Penny Dreadful Season 3, Episode 3
“Good & Evil Braided Be”
Posted by Sage
There are two competing recruiting efforts taking shape in Penny Dreadful’s London. Victor should like to form a “choir of angels,” devoid of greed and cruelty. Dorian and Lily are taking applications for their army of fallen women to bring the men of that city to their knees. The overlap in that Venn diagram is Lily herself. She’s Victor’s entire motivation for taking Henry’s work to the next level, but also the brains and gall behind the war against London’s epidemic of toxic masculinity. Does Victor have one solitary clue what kind of hell is going to rain down on him if he tries to get in his beloved’s way? Unless he had a nanny cam streaming that blood threesome, I’mma say “hell no.”
Early in the episode, Justine and Lily are dressed as ladies ought to be and having tea at an outside cafe. A man leers at them from another table, ignorant of the fact that they are casually discussing the destruction of his entire sex. Lily expresses something like pity for men. They are “slaves to their own desire,” and society perpetuates their disproportional focus on their own physical needs. But neither of these ladies is shedding a tear for them, considering that they’ve both been the second-tier victims of this obsession. At birth, they submitted to the terms of a contract that they were not allowed to look over before they signed. As women, they are objects of sexual thought and action, at all times (like during a civilized afternoon tea) and with no consent necessary. “I’ve never met a man who didn’t want to beat me or fuck me,” Justine sneers. Two actions that are born of the same impulse: to control, to dominate, to humiliate. Well, the tables are about to turn, Lily says, and the men of this town had better watch out. (Other than Ethan, if he returns, since Lily confirms her memory of his humane and loving treatment of Brona. Baby.)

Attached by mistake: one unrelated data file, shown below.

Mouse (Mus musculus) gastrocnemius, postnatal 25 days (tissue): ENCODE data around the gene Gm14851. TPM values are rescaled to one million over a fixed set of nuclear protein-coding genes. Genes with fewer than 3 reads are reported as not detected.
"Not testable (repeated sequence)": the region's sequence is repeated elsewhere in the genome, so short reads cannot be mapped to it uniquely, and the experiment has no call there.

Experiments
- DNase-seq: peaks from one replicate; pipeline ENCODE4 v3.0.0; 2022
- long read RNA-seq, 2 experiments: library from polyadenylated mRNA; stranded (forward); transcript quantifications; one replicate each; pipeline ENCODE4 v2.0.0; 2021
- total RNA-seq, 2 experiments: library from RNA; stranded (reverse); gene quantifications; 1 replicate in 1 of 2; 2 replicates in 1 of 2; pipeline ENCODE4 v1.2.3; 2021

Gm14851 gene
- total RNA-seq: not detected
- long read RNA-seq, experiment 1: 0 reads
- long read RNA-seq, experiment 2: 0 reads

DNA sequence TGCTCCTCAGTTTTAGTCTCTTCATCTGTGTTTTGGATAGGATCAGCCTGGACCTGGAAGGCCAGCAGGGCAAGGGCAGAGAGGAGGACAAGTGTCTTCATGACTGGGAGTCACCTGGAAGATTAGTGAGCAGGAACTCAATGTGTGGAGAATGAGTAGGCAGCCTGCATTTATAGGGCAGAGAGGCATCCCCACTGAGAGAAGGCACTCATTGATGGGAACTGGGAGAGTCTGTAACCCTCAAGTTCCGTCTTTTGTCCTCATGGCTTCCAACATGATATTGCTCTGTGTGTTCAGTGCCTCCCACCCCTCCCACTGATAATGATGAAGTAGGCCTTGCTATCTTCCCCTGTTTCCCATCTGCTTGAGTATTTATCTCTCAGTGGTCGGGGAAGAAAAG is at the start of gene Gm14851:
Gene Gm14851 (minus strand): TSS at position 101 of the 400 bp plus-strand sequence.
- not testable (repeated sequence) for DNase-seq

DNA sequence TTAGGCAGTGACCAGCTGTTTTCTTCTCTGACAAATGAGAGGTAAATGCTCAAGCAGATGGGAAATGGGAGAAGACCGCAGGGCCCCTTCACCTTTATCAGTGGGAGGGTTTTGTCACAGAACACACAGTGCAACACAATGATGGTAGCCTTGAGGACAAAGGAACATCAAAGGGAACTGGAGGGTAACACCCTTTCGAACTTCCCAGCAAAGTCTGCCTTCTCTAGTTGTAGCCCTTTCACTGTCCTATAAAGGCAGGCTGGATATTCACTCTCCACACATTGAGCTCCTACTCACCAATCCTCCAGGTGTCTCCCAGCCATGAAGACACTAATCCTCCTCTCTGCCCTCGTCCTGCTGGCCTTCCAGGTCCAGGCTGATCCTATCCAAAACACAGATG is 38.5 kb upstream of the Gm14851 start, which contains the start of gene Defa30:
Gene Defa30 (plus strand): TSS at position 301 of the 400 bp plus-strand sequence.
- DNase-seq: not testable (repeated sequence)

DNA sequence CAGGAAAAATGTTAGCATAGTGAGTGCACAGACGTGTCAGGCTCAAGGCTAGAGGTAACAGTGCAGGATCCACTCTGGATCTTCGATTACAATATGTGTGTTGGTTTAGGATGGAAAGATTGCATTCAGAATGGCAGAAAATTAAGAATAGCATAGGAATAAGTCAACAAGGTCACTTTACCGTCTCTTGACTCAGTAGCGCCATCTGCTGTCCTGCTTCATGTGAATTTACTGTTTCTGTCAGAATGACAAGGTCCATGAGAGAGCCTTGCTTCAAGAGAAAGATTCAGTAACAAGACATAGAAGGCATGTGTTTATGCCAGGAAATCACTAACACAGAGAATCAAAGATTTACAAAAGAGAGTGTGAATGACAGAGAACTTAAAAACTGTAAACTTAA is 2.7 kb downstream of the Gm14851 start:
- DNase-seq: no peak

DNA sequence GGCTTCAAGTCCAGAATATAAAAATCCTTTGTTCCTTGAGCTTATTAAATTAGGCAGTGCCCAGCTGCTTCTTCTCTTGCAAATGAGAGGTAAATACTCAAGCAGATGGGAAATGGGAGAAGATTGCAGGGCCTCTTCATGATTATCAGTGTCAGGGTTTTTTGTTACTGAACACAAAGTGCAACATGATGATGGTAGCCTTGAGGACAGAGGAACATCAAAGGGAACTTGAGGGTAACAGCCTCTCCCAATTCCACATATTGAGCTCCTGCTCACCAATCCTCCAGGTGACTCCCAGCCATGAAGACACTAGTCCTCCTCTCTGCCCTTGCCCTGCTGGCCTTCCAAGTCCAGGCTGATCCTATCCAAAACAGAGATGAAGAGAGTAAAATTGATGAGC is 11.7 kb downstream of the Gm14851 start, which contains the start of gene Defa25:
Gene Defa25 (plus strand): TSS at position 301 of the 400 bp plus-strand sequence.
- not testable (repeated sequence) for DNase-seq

As they talk, a suffragette demonstration is carried out in front of them. The band of women are roughly brought to their knees and arrested. Justine suggests that those crusaders might be their soul sisters. No, Lily says. She has little sympathy for political rabblerousers, partially because of their loud and ineffective methods. (“How do you accomplish anything in this life? By craft, by stealth, by poison, by the throat quietly slit in the dead of the night, by the careful and silent humiliation of power.”) But also because their goals are not the same. If not equality, Justine asks, then what’s the prize? “Mastery,” Lily smirks. Where do I send this check?
The murder was the hazing ritual; the bloody orgy is Justine’s induction into this secret society. She belongs to Dorian and Lily as much as she’s belonged to anyone else, but they don’t treat her like a slave. Why would they? What’s the point in breaking the spirit of someone who doesn’t want to leave? Instead, they communicate through a language that Justine knows well: sex. I’d bet everything I own that Dorian and Lily are the first partners who ever catered to Justine’s pleasure; after a life of abuse and debasement, no wonder she’d walk into hell for them. And when she does, they tell her, she won’t be alone. Justine will be their emissary to the “whores” of London – all those the victims with a lifetime of rage and an unhealthy addiction to people-pleasing. The ideal cadets.
Begrudgingly, Ethan realizes he has a better chance of surviving the desert trek to his father’s in the company of a devil-servant willing to kill anyone or anything who so much as looks at him sideways, even if she reminds him keenly and constantly of the worst part of himself. Hecate dares to say that she’s better equipped for the job than the “the melancholy Miss Ives” and Ethan is NOT having that. He rounds on her. “Don’t you speak her name.” The consequences might have been worse if the Marshall’s men hadn’t begun shooting at them at that exact moment.
Kaetenay knows that Ethan is with Hecate (“a woman and a demon” – true enough) and considers their alliance a ticking time bomb. If he and sir Malcolm can’t reach him fast enough, Ethan will be lost forever and Hecate will have her new master. They reach the ranch Ethan and Hecate stole their horses from and find two corpses bearing what is obviously Hecate’s handiwork. Ethan hasn’t given himself over to his darkest nature yet (what would Dr. Jekyll give to get his hands on this guy?), but killing his father might be the push that he needs. What will Kaetenay and Malcolm do when they catch up with him? Again, I don’t think that Malcolm knows everything that his companion is capable of, especially considering the cold fear Ethan experienced when he saw him in his dream state.
He’s there to tease her. He must believe that his master is close enough to fulfilling his intentions for Miss Ives that little mocking won’t derail the plan. “Lady, lady, pudding and pie,” he intones, drawing closer to her. Vanessa recognizes a minion when she sees one. “Where is your master?” asks the expert.